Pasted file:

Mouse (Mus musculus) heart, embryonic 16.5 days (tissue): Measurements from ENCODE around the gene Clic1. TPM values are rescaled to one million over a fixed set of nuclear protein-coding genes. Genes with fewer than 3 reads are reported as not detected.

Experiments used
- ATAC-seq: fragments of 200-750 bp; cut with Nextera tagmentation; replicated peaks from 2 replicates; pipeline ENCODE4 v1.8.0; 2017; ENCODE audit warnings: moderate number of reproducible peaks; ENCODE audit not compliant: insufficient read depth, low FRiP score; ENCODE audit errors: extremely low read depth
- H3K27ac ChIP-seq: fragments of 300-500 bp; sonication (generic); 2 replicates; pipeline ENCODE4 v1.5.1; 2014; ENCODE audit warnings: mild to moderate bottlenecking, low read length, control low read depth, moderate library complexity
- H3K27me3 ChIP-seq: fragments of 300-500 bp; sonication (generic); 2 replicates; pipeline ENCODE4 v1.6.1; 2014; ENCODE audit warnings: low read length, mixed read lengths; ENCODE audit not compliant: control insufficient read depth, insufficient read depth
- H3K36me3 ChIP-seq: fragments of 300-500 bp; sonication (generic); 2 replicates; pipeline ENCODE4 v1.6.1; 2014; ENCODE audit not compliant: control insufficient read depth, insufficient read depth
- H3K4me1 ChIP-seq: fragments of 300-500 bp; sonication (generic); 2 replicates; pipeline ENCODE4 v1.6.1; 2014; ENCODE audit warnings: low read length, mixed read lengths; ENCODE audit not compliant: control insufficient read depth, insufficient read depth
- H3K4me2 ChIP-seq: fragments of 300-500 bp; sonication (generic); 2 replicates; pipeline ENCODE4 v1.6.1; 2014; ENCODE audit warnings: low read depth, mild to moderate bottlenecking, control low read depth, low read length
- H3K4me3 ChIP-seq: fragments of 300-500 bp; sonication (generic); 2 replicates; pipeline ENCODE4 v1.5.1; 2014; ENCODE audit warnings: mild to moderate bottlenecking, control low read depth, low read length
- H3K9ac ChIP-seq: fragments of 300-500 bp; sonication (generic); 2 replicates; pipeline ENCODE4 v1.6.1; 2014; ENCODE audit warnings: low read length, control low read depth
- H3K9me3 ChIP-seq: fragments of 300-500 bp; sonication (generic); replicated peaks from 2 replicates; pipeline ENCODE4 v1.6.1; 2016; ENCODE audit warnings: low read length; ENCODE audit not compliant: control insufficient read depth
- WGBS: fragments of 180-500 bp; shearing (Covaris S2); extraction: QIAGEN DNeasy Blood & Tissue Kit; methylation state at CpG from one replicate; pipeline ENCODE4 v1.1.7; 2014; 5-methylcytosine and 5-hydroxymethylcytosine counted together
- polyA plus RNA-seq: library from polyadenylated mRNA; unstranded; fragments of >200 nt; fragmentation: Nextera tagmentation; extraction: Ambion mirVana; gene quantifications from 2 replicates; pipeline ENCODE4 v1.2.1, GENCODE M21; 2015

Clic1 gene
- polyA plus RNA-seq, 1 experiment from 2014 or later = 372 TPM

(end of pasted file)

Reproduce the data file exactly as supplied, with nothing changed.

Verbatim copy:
Mouse (Mus musculus) heart, embryonic 16.5 days (tissue): Measurements from ENCODE around the gene Clic1. TPM values are rescaled to one million over a fixed set of nuclear protein-coding genes. Genes with fewer than 3 reads are reported as not detected.

Experiments used
- ATAC-seq: fragments of 200-750 bp; cut with Nextera tagmentation; replicated peaks from 2 replicates; pipeline ENCODE4 v1.8.0; 2017; ENCODE audit warnings: moderate number of reproducible peaks; ENCODE audit not compliant: insufficient read depth, low FRiP score; ENCODE audit errors: extremely low read depth
- H3K27ac ChIP-seq: fragments of 300-500 bp; sonication (generic); 2 replicates; pipeline ENCODE4 v1.5.1; 2014; ENCODE audit warnings: mild to moderate bottlenecking, low read length, control low read depth, moderate library complexity
- H3K27me3 ChIP-seq: fragments of 300-500 bp; sonication (generic); 2 replicates; pipeline ENCODE4 v1.6.1; 2014; ENCODE audit warnings: low read length, mixed read lengths; ENCODE audit not compliant: control insufficient read depth, insufficient read depth
- H3K36me3 ChIP-seq: fragments of 300-500 bp; sonication (generic); 2 replicates; pipeline ENCODE4 v1.6.1; 2014; ENCODE audit not compliant: control insufficient read depth, insufficient read depth
- H3K4me1 ChIP-seq: fragments of 300-500 bp; sonication (generic); 2 replicates; pipeline ENCODE4 v1.6.1; 2014; ENCODE audit warnings: low read length, mixed read lengths; ENCODE audit not compliant: control insufficient read depth, insufficient read depth
- H3K4me2 ChIP-seq: fragments of 300-500 bp; sonication (generic); 2 replicates; pipeline ENCODE4 v1.6.1; 2014; ENCODE audit warnings: low read depth, mild to moderate bottlenecking, control low read depth, low read length
- H3K4me3 ChIP-seq: fragments of 300-500 bp; sonication (generic); 2 replicates; pipeline ENCODE4 v1.5.1; 2014; ENCODE audit warnings: mild to moderate bottlenecking, control low read depth, low read length
- H3K9ac ChIP-seq: fragments of 300-500 bp; sonication (generic); 2 replicates; pipeline ENCODE4 v1.6.1; 2014; ENCODE audit warnings: low read length, control low read depth
- H3K9me3 ChIP-seq: fragments of 300-500 bp; sonication (generic); replicated peaks from 2 replicates; pipeline ENCODE4 v1.6.1; 2016; ENCODE audit warnings: low read length; ENCODE audit not compliant: control insufficient read depth
- WGBS: fragments of 180-500 bp; shearing (Covaris S2); extraction: QIAGEN DNeasy Blood & Tissue Kit; methylation state at CpG from one replicate; pipeline ENCODE4 v1.1.7; 2014; 5-methylcytosine and 5-hydroxymethylcytosine counted together
- polyA plus RNA-seq: library from polyadenylated mRNA; unstranded; fragments of >200 nt; fragmentation: Nextera tagmentation; extraction: Ambion mirVana; gene quantifications from 2 replicates; pipeline ENCODE4 v1.2.1, GENCODE M21; 2015

Clic1 gene
- polyA plus RNA-seq, 1 experiment from 2014 or later = 372 TPM